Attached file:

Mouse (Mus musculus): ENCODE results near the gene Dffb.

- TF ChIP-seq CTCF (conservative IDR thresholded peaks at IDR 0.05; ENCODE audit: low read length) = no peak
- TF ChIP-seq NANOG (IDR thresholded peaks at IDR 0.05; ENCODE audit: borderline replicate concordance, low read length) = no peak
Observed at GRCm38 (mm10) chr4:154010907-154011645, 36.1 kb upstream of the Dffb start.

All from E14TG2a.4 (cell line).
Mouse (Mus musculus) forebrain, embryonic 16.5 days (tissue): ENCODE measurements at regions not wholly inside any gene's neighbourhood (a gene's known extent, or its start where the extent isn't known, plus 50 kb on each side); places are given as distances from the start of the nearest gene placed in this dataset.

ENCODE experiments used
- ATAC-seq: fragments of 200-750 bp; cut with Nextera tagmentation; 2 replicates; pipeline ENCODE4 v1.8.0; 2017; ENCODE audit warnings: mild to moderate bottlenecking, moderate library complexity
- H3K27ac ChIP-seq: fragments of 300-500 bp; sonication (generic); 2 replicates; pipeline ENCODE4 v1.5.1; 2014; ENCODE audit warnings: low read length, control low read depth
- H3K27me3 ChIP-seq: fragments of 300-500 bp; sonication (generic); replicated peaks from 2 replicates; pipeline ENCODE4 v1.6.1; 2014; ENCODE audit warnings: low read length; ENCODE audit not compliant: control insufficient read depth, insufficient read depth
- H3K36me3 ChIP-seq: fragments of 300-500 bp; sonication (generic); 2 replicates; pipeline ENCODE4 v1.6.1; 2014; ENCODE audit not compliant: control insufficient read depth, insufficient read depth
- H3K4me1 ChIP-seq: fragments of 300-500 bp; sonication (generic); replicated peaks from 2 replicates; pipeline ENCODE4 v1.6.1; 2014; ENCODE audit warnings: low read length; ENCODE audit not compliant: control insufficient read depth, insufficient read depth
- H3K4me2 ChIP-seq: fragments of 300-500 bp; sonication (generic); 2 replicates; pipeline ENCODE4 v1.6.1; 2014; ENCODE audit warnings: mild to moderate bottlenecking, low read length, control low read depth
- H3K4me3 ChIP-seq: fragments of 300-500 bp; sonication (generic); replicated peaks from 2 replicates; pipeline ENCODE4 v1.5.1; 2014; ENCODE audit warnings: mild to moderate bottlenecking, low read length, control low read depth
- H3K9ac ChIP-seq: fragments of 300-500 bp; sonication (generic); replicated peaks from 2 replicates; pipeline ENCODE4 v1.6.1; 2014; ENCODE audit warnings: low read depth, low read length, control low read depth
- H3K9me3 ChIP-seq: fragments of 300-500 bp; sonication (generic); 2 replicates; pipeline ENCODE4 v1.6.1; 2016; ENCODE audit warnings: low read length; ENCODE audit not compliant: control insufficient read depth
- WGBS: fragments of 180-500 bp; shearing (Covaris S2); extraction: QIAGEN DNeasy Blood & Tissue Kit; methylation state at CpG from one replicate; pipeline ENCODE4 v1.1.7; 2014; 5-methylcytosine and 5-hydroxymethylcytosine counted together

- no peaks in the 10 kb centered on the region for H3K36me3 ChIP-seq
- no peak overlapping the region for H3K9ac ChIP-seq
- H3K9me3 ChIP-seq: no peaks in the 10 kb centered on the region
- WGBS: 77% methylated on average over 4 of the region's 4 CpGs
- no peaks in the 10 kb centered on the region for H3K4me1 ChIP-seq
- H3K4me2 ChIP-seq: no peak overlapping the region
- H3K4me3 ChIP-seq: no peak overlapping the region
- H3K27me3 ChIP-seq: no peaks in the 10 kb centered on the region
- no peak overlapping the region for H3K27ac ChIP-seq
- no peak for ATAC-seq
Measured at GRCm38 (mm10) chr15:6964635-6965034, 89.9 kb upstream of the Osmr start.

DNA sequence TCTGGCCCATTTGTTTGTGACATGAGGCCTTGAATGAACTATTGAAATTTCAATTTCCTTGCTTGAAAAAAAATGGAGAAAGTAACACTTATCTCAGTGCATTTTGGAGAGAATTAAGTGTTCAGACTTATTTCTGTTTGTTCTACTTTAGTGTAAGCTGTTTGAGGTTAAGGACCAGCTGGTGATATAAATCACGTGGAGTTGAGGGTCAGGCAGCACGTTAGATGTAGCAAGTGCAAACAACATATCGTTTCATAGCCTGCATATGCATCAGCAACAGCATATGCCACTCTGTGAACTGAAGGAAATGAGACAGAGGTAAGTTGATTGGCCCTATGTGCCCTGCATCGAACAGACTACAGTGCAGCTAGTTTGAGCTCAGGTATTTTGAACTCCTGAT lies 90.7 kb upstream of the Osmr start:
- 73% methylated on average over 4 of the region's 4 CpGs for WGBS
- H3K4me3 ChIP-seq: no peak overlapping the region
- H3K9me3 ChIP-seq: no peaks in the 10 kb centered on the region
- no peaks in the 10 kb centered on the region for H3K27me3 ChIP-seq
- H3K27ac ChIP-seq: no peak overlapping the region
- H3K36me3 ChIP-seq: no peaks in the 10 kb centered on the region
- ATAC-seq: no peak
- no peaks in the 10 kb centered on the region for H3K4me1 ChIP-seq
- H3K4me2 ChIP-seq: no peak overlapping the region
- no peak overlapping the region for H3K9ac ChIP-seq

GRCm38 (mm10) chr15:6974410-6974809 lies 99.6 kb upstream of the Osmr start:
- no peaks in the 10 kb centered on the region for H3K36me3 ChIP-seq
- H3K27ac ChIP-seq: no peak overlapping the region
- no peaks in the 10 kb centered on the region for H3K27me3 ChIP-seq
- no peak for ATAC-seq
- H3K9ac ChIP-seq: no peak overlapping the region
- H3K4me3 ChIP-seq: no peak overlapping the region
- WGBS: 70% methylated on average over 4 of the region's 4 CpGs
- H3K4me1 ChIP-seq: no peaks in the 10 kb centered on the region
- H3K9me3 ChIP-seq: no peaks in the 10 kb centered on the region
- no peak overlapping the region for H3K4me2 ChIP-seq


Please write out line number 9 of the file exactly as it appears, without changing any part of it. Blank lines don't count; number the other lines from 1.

- H3K27ac ChIP-seq: fragments of 300-500 bp; sonication (generic); 2 replicates; pipeline ENCODE4 v1.5.1; 2014; ENCODE audit warnings: low read length, control low read depth